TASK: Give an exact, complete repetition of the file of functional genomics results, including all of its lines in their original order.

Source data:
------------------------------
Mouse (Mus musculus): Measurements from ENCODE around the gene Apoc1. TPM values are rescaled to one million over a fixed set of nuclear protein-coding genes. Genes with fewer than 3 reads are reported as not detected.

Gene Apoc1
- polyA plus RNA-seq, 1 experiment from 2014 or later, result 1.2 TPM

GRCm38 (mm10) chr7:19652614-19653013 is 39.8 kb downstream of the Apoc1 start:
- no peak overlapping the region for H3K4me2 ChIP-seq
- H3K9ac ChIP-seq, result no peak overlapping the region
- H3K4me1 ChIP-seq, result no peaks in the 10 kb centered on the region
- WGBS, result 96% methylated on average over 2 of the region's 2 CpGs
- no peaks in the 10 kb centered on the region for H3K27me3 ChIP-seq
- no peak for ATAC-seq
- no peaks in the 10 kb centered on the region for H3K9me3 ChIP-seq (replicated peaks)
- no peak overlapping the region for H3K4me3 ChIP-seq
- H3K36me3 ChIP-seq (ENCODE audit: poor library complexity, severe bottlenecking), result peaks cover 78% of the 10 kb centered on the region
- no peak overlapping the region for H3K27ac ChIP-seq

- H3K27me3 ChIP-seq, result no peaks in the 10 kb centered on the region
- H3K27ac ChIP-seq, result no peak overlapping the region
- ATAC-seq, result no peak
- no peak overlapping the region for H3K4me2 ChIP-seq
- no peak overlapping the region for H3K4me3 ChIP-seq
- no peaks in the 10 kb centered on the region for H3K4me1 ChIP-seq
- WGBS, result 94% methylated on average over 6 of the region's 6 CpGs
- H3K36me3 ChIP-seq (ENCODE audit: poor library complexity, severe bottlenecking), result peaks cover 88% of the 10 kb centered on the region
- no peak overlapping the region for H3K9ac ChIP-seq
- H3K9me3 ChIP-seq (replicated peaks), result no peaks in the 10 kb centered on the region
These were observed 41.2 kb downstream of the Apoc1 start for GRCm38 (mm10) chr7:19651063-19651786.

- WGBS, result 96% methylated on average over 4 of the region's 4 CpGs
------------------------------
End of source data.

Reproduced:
Mouse (Mus musculus): Measurements from ENCODE around the gene Apoc1. TPM values are rescaled to one million over a fixed set of nuclear protein-coding genes. Genes with fewer than 3 reads are reported as not detected.

Gene Apoc1
- polyA plus RNA-seq, 1 experiment from 2014 or later, result 1.2 TPM

GRCm38 (mm10) chr7:19652614-19653013 is 39.8 kb downstream of the Apoc1 start:
- no peak overlapping the region for H3K4me2 ChIP-seq
- H3K9ac ChIP-seq, result no peak overlapping the region
- H3K4me1 ChIP-seq, result no peaks in the 10 kb centered on the region
- WGBS, result 96% methylated on average over 2 of the region's 2 CpGs
- no peaks in the 10 kb centered on the region for H3K27me3 ChIP-seq
- no peak for ATAC-seq
- no peaks in the 10 kb centered on the region for H3K9me3 ChIP-seq (replicated peaks)
- no peak overlapping the region for H3K4me3 ChIP-seq
- H3K36me3 ChIP-seq (ENCODE audit: poor library complexity, severe bottlenecking), result peaks cover 78% of the 10 kb centered on the region
- no peak overlapping the region for H3K27ac ChIP-seq

- H3K27me3 ChIP-seq, result no peaks in the 10 kb centered on the region
- H3K27ac ChIP-seq, result no peak overlapping the region
- ATAC-seq, result no peak
- no peak overlapping the region for H3K4me2 ChIP-seq
- no peak overlapping the region for H3K4me3 ChIP-seq
- no peaks in the 10 kb centered on the region for H3K4me1 ChIP-seq
- WGBS, result 94% methylated on average over 6 of the region's 6 CpGs
- H3K36me3 ChIP-seq (ENCODE audit: poor library complexity, severe bottlenecking), result peaks cover 88% of the 10 kb centered on the region
- no peak overlapping the region for H3K9ac ChIP-seq
- H3K9me3 ChIP-seq (replicated peaks), result no peaks in the 10 kb centered on the region
These were observed 41.2 kb downstream of the Apoc1 start for GRCm38 (mm10) chr7:19651063-19651786.

- WGBS, result 96% methylated on average over 4 of the region's 4 CpGs